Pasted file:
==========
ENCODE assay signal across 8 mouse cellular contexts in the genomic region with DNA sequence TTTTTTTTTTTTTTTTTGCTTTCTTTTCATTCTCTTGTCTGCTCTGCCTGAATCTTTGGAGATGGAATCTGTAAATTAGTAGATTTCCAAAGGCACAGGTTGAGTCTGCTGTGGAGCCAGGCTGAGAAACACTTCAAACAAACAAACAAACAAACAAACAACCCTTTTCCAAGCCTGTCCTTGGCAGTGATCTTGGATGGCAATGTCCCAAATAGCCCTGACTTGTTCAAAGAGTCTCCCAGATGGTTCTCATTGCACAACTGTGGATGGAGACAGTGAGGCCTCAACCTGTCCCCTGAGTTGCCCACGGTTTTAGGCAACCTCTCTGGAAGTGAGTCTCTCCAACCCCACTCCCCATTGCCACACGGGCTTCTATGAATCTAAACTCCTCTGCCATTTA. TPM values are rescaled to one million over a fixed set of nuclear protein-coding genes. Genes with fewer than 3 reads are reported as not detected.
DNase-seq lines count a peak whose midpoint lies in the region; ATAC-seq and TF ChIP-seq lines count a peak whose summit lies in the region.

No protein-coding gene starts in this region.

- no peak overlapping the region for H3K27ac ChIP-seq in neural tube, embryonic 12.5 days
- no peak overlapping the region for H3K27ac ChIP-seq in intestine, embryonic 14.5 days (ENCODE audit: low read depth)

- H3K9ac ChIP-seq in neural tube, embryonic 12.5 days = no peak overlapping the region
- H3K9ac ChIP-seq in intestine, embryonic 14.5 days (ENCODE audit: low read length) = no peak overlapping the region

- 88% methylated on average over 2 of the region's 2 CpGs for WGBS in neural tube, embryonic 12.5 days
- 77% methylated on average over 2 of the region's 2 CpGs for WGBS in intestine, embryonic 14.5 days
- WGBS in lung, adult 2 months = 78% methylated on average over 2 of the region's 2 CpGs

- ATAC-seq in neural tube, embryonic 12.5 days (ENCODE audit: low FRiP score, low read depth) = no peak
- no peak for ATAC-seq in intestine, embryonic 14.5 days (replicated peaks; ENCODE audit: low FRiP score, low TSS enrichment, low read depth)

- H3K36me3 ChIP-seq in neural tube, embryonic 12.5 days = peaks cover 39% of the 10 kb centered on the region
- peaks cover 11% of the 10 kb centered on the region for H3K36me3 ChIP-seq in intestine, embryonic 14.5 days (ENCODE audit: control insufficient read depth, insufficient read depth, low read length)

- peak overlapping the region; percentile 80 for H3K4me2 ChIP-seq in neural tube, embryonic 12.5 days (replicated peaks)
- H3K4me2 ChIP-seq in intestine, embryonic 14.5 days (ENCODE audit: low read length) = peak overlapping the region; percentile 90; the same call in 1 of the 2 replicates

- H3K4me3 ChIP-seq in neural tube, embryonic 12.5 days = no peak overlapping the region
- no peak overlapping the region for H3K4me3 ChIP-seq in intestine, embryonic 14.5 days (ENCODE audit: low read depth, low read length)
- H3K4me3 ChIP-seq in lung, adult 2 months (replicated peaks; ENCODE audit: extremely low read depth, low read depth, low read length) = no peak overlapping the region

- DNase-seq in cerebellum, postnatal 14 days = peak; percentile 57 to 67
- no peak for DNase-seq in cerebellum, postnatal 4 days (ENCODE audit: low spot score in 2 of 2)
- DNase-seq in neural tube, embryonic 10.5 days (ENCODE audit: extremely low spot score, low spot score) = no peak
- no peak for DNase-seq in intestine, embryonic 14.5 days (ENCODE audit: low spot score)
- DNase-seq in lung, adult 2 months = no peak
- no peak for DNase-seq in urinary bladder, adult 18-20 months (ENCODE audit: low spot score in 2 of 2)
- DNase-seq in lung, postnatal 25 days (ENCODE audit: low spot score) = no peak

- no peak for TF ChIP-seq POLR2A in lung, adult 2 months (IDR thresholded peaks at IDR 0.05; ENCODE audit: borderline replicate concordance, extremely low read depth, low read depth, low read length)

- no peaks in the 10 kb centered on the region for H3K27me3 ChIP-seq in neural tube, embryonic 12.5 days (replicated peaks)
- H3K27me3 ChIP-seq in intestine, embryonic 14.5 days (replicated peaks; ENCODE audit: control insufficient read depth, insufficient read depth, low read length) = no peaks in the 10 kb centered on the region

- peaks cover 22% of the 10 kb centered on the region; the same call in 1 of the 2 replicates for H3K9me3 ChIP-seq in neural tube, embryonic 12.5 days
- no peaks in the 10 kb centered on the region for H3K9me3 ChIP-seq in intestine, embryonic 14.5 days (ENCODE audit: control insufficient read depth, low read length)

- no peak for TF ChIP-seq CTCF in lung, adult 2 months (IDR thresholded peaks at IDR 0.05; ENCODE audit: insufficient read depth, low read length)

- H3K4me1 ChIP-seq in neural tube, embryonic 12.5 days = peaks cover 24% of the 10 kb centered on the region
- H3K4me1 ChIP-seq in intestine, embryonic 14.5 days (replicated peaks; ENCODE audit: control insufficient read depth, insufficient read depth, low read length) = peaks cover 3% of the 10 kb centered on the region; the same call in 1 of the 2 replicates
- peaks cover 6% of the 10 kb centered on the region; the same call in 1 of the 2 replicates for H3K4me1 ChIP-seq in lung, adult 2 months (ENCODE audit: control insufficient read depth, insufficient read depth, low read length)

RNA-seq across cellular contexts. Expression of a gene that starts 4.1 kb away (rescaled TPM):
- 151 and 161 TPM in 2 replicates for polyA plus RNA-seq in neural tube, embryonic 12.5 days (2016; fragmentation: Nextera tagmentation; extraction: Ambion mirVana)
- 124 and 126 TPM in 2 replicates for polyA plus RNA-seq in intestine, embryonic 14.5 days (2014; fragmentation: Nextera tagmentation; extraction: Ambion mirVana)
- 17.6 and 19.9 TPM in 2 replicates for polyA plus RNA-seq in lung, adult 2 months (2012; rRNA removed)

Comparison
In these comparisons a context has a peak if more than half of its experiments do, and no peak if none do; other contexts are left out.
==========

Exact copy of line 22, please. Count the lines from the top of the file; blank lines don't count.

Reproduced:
- DNase-seq in neural tube, embryonic 10.5 days (ENCODE audit: extremely low spot score, low spot score) = no peak